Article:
Discovery of parasporin
Mizuki et al. were the first to attempt a large-scale screening of B. thuringiensis strains whose parasporal inclusion proteins were non-hemolytic but cytocidal to human cancer cells . The screening process involved protease-digestion of parasporal proteins belonging to 1,744 B. thuringiensis strains including 1,700 Japanese isolates obtained from the B. thuringiensis collection of the Kyushu University and 44 reference type strains of the then-existing B. thuringiensis serovars obtained from the Institute Pasteur, Paris. In preliminary screening test using sheep erythrocytes, it was observed that parasporal proteins obtained from the 60 strains were capable of inducing a strong hemolytic response. It is now known that such hemolysis is affected by broad-spectrum cytolysins (Cyt proteins) that are active on a wide range of invertebrate and vertebrate cells . A total of 1,684 strains that lacked obvious hemolytic parasporal proteins were then examined for in vitro cytocidal activity against MOLT–4 cells (human leukemic T-cells). Of them, 42 strains tested positive for activity against leukemic cancer cells. It should be noted that parasporal proteins from these cytotoxic strains had not retained any insecticidal activities. Three of the 46 strains were chosen for further characterization of the parasporal protein associated anticancer activity. When tested on MOLT–4, A549 (human lung cancer) and HeLa cells (human uterus cervix cancer), parasporal proteins from the three strains exhibited strong cytocidal activities albeit with different toxicity spectra and varied activity levels. Of particular interest was the observation that proteins belonging to the 84-HS–1–11 (later designated A1190) and 89-T–26–17 (A1462) strains were capable of discriminating between leukemic and normal T-cells by preferentially killing the former. In 2000, a study conducted by Mizuk et al. reported the isolation of an anticancer Cry protein from the A1190 strain . Subsequent to this report a novel category of proteins, the parasporins, was created. Parasporins are defined as bacterial parasporal proteins that are capable of discriminately killing cancer cells . According to the Committee of Parasporin Classification and Nomenclature (website: http://parasporin.fitc.pref.fukuoka.jp/), this protein is a member of the parasporin–1Aa (PS1Aa) family. Subsequent investigations have further established 5 additional parasporin families: parasporin–2 (PS2) , parasporin–3 (PS3) , parasporin–4 (PS4), parasporin–5 (PS5) , and parasporin–6 (PS6) . In addition, several recent studies have shown that organisms with parasporin activities are common among the members of naturally occurring B. thuringiensis populations in Japan , Vietnam , and Malaysia [23,24]. The objective and the importance of the current research study were to isolate, clone and undertake bioinformatics analysis for the parasporin–1 gene that showed anticancer activity against human cancer cells. This study will open new avenues to isolate and characterize more parasproin genes.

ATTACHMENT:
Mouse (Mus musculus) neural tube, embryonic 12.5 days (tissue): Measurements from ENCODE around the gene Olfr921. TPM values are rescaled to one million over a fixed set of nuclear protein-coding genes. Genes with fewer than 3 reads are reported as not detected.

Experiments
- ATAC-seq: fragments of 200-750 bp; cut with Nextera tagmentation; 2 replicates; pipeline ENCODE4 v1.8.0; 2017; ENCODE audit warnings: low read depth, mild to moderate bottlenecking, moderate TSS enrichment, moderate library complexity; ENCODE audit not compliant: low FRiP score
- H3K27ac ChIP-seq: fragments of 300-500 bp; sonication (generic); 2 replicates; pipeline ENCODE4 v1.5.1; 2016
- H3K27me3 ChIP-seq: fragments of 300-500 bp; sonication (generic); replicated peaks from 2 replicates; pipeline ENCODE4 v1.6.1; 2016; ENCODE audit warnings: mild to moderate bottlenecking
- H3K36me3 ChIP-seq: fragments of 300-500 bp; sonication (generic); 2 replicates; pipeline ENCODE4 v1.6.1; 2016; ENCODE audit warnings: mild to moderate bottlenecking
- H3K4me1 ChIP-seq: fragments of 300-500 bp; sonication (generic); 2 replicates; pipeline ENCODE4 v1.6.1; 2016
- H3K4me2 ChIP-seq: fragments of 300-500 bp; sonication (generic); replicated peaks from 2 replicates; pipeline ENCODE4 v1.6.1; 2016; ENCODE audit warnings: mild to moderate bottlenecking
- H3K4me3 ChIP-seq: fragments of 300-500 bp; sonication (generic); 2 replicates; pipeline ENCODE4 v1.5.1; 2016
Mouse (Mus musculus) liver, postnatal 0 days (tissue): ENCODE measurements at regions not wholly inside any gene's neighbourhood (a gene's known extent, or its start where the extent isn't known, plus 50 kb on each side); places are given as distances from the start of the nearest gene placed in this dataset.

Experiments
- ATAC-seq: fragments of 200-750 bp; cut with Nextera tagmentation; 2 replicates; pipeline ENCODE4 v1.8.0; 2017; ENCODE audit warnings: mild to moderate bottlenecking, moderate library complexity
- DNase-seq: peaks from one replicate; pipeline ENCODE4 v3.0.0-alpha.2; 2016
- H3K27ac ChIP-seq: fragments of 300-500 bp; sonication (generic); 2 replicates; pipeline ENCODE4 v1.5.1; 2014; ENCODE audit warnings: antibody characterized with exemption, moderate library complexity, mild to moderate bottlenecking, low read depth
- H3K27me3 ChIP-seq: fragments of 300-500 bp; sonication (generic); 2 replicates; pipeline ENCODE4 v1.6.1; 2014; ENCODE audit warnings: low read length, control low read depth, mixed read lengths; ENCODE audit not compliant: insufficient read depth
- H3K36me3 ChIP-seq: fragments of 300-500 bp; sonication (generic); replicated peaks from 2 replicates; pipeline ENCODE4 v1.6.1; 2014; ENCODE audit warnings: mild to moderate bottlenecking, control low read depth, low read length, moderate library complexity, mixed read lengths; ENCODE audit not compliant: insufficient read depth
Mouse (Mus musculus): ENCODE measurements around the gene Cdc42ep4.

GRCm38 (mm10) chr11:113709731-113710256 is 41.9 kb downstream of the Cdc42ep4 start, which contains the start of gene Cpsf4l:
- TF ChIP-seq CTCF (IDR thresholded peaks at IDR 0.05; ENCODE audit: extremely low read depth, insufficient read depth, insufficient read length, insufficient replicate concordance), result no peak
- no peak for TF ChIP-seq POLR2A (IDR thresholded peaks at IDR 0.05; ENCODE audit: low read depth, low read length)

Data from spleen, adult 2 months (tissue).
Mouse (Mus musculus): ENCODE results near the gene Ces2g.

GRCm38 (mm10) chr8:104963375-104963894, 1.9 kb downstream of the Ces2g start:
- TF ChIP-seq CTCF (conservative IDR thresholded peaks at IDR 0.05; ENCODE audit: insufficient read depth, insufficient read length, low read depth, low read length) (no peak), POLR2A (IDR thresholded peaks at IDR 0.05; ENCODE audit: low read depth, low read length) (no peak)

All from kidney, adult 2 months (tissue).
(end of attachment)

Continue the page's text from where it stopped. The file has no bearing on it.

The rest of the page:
Preparation of chromosomal DNA from bacterial isolates